Anybody? Anyone at all?
Hard to know why - my guess is that it's something do with the font.
Does this happen with all fonts?
Are you fully patched on CS5.5.?
I'm not sure, but I just rekeyed your sample, used Fit Frame to Content, and then matched it with your column width to see if I could duplicate your bug in a fresh document. I sure can! But only if I'm using Times New Roman. No other font that I tested demonstrates this behavior. I didn't test with a very wide variety of fonts, but I did scroll through my list for a while trying to find another font that did this, but I did not. None of the other Microsoft Core fonts demonstrated this behavior, in particular, so I'm guessing it is a flaw specific to TNR Ital.
Ceencha, is your text frame top set to align to Capitals? Maybe there is a (very small!) difference in the caps sizes of TNR and TNI -- actual, or only in the font meta-information.
Maybe I can check that (barring mental shutdown due to continuous high temperatures over 'ere in Holland).
What are the version details from the used fonts?
See "Type"-Menu, "Find Font" => "More Details"
I cannot detect this problem with:
Times New Roman Italic
Times New Roman Regular
Version 5.07 over here, installed by default in Win7.
My Baseline Options were set to the default Ascent setting; when I changed 'em to Cap Height the last line was not overset by applying italics. In fact, for me only Fit Frame to Content + Baseline: Ascent + TNR + italics generates overset text.
Noooo, it is posible to make a text frame by hand that fits so perfectly as to generate overset text. I just wasn't trying hard enough, I guess.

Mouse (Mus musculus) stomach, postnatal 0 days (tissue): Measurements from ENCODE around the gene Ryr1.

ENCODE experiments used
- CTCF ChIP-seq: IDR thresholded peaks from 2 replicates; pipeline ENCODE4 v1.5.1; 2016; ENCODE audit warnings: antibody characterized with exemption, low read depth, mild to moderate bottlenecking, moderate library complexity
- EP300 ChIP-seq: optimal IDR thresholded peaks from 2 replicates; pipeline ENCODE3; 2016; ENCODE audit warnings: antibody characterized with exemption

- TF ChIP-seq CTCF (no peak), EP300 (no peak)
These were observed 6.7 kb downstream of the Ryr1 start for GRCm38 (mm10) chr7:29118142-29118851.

And version 6.81 for Regular and Bold, version 6.80 for the italic varients here. Just a pointless "fact" thrown in.
HERE IS MY QUESTION:
Here is my answer.
It's because (1) the default top baseline align for a new text frame is Ascender, and (2) the value sTypoAscender in the TTF subtable OS/2 of a font is used to read this value out of the font.
topdist1 = app.selection.parentStory.lines.baseline - app.selection.geometricBounds; topdist2 = app.selection.parentStory.lines.baseline - app.selection.geometricBounds; alert ((topdist1 - topdist2)*2048/12);
-- select two textframes, one with regular text, and one with one or more characters in italics in the top line; then run this script. It shows the difference between the two in design units.
Additional proof? Try it yourself:
Times New Roman 1420
Times New Roman Italic 1422
Times New Roman Bold 1387
Times New Roman Bold Italic 1387
Arial, on the other hand, has an sTypoAscender of 1491 for all its styles. So does Georgia. So does Lucida Grande. So does Minion Pro. ... hold on ... Would TNR really be the only one?
.. A somewhat easier to understand version of the same script:
ascender = app.selection.parentStory.lines.baseline - app.selection.geometricBounds; alert (ascender*2048/12);
This immediately shows, for a selected text frame, the current ascender value that gets used.
Only valid for comparisons; the value shown is only valid for fonts with a design grid of 2048 em units -- you will get fractional values with, for example, a Type 1 font.
aargh. Had I not added the above clarification, then I could have silently edited the statement
which is 4096 units per em, for these fonts)
because it is 2048 units per em.